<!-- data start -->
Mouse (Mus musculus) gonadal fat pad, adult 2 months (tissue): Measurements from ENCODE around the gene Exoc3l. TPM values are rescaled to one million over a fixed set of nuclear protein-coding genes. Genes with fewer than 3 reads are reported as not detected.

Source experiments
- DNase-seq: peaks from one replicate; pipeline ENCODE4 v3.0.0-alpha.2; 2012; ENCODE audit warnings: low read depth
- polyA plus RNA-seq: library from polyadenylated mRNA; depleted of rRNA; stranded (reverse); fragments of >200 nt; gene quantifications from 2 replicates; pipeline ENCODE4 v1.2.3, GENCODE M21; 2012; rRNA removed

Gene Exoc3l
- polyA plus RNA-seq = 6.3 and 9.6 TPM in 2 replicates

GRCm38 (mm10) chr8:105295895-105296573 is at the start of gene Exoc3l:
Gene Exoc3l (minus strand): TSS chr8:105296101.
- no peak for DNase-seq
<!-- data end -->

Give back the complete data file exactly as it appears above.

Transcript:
Mouse (Mus musculus) gonadal fat pad, adult 2 months (tissue): Measurements from ENCODE around the gene Exoc3l. TPM values are rescaled to one million over a fixed set of nuclear protein-coding genes. Genes with fewer than 3 reads are reported as not detected.

Source experiments
- DNase-seq: peaks from one replicate; pipeline ENCODE4 v3.0.0-alpha.2; 2012; ENCODE audit warnings: low read depth
- polyA plus RNA-seq: library from polyadenylated mRNA; depleted of rRNA; stranded (reverse); fragments of >200 nt; gene quantifications from 2 replicates; pipeline ENCODE4 v1.2.3, GENCODE M21; 2012; rRNA removed

Gene Exoc3l
- polyA plus RNA-seq = 6.3 and 9.6 TPM in 2 replicates

GRCm38 (mm10) chr8:105295895-105296573 is at the start of gene Exoc3l:
Gene Exoc3l (minus strand): TSS chr8:105296101.
- no peak for DNase-seq